Call of the Land celebrates 60 years
The year is 1953. Louis St. Laurent is elected prime minister of Canada, Sir Edmund Hillary and Tenzig Norgay reach the top of Mt. Everest, a team of scientists discover the double-helix structure of DNA, and Alberta Agriculture’s Call of the Land takes to the radio waves.
It has been 60 years since Call of the Land started broadcasting agriculture news into trucks, barns, offices and tractors across the province, and the program is still going strong. Five days a week, the nine-minute agricultural news program broadcasts to 110,000 people over 27 radio stations.
“People trust the program and trust the information that it provides,” said current host Caitlynn Reesor, speaking to the program’s longevity. “It’s timely and impartial information that’s not coming from companies with an interest in promoting something.”
The program keeps the agricultural community current on the latest agricultural technologies, research findings, production methods and marketing trends, as well as government programs and policies. It’s a dynamic program, balancing information about issues as they arise with seasonally relevant information.
“Every day is different, you never know from day to day what interviews or issues are going to come your way,” said Reesor. “I could get a call from one of our crop specialists to tell me they are seeing a disease outbreak somewhere and it will change everything in a heartbeat.”
Call of the Land is Canada’s only publicly funded agriculture radio show. Produced by Alberta Agriculture and Rural Development, it was established after farmers met with the deputy minister of the day and complained that they weren’t getting the information they needed from the ministry. The minister turned to the agriculture college in Vermillion to get the program started. In the early days, the program was recorded and distributed through the CKUA radio network.
A lot changes over 60 years. Jack Howell hosted Call of the Land from 1970 to 2006. He started his career with Alberta Agriculture as a regional agrologist, but found his calling with the program that combined his passion for radio with agricultural education.
“I was around at the beginning evolution of the exotic cattle industry, when the European breeds came on, which changed breeding and the cattle industry forever,” said Howell, reflecting on the changes he saw in agriculture over 36 years of reporting. “There were new crops, the advent of four-wheel drive, farms and farm equipment kept getting bigger, yields kept getting bigger and electronics invaded the farm.”
Advances in broadcast technology changed the radio program as much as the industry. In the early days, the program was put together on reel-to-reel tape, recorded two days in advance and mailed to the radio stations.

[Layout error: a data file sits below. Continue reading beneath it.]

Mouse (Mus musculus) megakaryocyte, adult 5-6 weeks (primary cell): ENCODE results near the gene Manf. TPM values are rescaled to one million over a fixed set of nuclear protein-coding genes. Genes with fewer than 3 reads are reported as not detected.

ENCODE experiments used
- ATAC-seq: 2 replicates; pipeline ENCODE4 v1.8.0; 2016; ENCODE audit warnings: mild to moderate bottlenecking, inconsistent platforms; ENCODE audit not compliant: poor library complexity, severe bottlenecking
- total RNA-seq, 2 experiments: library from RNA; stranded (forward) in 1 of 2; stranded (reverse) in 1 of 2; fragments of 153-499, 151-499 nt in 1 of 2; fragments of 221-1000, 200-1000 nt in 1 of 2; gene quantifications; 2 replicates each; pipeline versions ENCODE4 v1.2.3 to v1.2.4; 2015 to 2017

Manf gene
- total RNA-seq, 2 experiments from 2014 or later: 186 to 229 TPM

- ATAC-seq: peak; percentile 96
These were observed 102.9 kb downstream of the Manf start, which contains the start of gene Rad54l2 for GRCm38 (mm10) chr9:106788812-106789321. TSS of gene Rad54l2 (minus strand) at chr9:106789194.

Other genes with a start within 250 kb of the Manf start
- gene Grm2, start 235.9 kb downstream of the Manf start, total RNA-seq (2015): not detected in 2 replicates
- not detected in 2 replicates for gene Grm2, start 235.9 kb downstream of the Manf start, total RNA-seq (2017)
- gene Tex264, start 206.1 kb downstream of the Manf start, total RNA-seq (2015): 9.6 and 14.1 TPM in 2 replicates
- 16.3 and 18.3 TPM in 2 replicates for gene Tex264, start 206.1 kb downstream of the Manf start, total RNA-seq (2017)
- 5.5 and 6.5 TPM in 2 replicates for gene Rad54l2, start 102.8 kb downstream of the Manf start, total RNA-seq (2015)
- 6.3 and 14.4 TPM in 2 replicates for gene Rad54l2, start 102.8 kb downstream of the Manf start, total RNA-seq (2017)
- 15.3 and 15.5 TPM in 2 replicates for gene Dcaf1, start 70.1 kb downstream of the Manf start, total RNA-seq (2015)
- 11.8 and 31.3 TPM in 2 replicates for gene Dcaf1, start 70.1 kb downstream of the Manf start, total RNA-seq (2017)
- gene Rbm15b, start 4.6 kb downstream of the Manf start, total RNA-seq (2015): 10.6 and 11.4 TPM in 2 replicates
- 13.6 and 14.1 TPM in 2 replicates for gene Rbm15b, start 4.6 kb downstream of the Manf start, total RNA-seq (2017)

“As technology changed, the program could get more timely,” said Howell. “We went to a computer program and digital editing, and could send the programs out electronically. If there was an insect outbreak or something happening in the cattle industry, we could get the reaction out within 24 hours.”
When Reesor took over the microphone from Howell, former agriculture minister Shirley McLellan told her she was taking over from “an icon of trust.”
“That was rather intimidating, to say the least,” said Reesor. “I knew I had some big shoes to fill. I just wanted to maintain the integrity of the program and make sure I could keep it up to the standard that Jack had, in terms of the types of stories.”
Hardly a rookie in farm reporting, Reesor came to the program after 10 years working on an agriculture show for CFCW, and was already well connected in the industry. She found a warm reception from the agriculture community when she made the change.
“All I had to do was introduce myself and tell them I was from Call of the Land,” said Reesor. “Farmers and people in the industry are so willing to talk and explain things. They know that the story will be told right, there is no hidden agenda and I’m not going to put some- thing on the air that’s going to make them look bad.”
As the audience and issues continue to evolve, Call of the Land has managed to stay relevant. In addition to radio, the program is now available as a podcast on iTunes or online through its website. Ultimately, it’s the ability to remain relevant that has allowed it to endure.
“I thought it was a useful tool when I was there, and still think it is,” said Howell, when asked how the show survived six decades as a government program. “I have to pay tribute to all the people who gave me information when I needed it and didn’t turn it into a political vehicle, which would have undermined the program.”